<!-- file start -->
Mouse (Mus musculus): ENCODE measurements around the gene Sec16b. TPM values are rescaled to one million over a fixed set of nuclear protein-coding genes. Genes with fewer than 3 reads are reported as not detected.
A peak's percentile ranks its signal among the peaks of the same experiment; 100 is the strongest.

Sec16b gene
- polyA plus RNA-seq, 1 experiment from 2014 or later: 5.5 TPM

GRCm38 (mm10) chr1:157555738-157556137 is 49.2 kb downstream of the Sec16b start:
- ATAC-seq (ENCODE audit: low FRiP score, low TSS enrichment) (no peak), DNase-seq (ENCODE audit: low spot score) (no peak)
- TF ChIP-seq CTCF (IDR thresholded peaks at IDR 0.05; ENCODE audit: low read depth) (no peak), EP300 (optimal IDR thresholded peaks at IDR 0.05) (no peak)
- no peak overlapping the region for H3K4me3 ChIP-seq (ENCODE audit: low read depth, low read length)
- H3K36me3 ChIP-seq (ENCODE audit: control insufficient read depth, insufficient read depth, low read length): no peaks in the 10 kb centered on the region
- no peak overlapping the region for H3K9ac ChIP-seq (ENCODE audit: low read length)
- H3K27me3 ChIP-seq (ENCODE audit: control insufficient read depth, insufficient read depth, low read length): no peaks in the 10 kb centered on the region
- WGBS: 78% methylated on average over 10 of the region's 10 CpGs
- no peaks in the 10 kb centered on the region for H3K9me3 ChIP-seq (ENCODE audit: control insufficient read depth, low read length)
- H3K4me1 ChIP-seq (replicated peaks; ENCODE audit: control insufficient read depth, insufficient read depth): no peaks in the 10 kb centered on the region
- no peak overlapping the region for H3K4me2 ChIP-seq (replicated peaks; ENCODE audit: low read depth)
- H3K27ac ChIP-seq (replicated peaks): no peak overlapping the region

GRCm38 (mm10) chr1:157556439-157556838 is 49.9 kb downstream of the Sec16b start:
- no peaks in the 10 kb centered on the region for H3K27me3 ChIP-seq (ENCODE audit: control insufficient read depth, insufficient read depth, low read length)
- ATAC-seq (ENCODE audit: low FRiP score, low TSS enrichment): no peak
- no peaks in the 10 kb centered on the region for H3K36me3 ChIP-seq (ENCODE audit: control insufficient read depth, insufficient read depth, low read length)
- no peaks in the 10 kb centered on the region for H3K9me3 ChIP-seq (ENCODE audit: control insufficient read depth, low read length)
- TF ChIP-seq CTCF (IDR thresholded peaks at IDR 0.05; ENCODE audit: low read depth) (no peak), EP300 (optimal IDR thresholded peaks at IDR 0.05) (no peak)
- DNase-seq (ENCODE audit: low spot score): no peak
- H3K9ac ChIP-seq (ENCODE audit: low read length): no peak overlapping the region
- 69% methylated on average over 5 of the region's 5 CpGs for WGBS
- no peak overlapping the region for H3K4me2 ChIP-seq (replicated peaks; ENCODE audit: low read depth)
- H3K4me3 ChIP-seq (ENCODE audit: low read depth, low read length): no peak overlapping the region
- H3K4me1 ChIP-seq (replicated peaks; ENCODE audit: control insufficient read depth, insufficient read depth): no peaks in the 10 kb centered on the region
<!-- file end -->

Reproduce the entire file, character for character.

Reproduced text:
Mouse (Mus musculus): ENCODE measurements around the gene Sec16b. TPM values are rescaled to one million over a fixed set of nuclear protein-coding genes. Genes with fewer than 3 reads are reported as not detected.
A peak's percentile ranks its signal among the peaks of the same experiment; 100 is the strongest.

Sec16b gene
- polyA plus RNA-seq, 1 experiment from 2014 or later: 5.5 TPM

GRCm38 (mm10) chr1:157555738-157556137 is 49.2 kb downstream of the Sec16b start:
- ATAC-seq (ENCODE audit: low FRiP score, low TSS enrichment) (no peak), DNase-seq (ENCODE audit: low spot score) (no peak)
- TF ChIP-seq CTCF (IDR thresholded peaks at IDR 0.05; ENCODE audit: low read depth) (no peak), EP300 (optimal IDR thresholded peaks at IDR 0.05) (no peak)
- no peak overlapping the region for H3K4me3 ChIP-seq (ENCODE audit: low read depth, low read length)
- H3K36me3 ChIP-seq (ENCODE audit: control insufficient read depth, insufficient read depth, low read length): no peaks in the 10 kb centered on the region
- no peak overlapping the region for H3K9ac ChIP-seq (ENCODE audit: low read length)
- H3K27me3 ChIP-seq (ENCODE audit: control insufficient read depth, insufficient read depth, low read length): no peaks in the 10 kb centered on the region
- WGBS: 78% methylated on average over 10 of the region's 10 CpGs
- no peaks in the 10 kb centered on the region for H3K9me3 ChIP-seq (ENCODE audit: control insufficient read depth, low read length)
- H3K4me1 ChIP-seq (replicated peaks; ENCODE audit: control insufficient read depth, insufficient read depth): no peaks in the 10 kb centered on the region
- no peak overlapping the region for H3K4me2 ChIP-seq (replicated peaks; ENCODE audit: low read depth)
- H3K27ac ChIP-seq (replicated peaks): no peak overlapping the region

GRCm38 (mm10) chr1:157556439-157556838 is 49.9 kb downstream of the Sec16b start:
- no peaks in the 10 kb centered on the region for H3K27me3 ChIP-seq (ENCODE audit: control insufficient read depth, insufficient read depth, low read length)
- ATAC-seq (ENCODE audit: low FRiP score, low TSS enrichment): no peak
- no peaks in the 10 kb centered on the region for H3K36me3 ChIP-seq (ENCODE audit: control insufficient read depth, insufficient read depth, low read length)
- no peaks in the 10 kb centered on the region for H3K9me3 ChIP-seq (ENCODE audit: control insufficient read depth, low read length)
- TF ChIP-seq CTCF (IDR thresholded peaks at IDR 0.05; ENCODE audit: low read depth) (no peak), EP300 (optimal IDR thresholded peaks at IDR 0.05) (no peak)
- DNase-seq (ENCODE audit: low spot score): no peak
- H3K9ac ChIP-seq (ENCODE audit: low read length): no peak overlapping the region
- 69% methylated on average over 5 of the region's 5 CpGs for WGBS
- no peak overlapping the region for H3K4me2 ChIP-seq (replicated peaks; ENCODE audit: low read depth)
- H3K4me3 ChIP-seq (ENCODE audit: low read depth, low read length): no peak overlapping the region
- H3K4me1 ChIP-seq (replicated peaks; ENCODE audit: control insufficient read depth, insufficient read depth): no peaks in the 10 kb centered on the region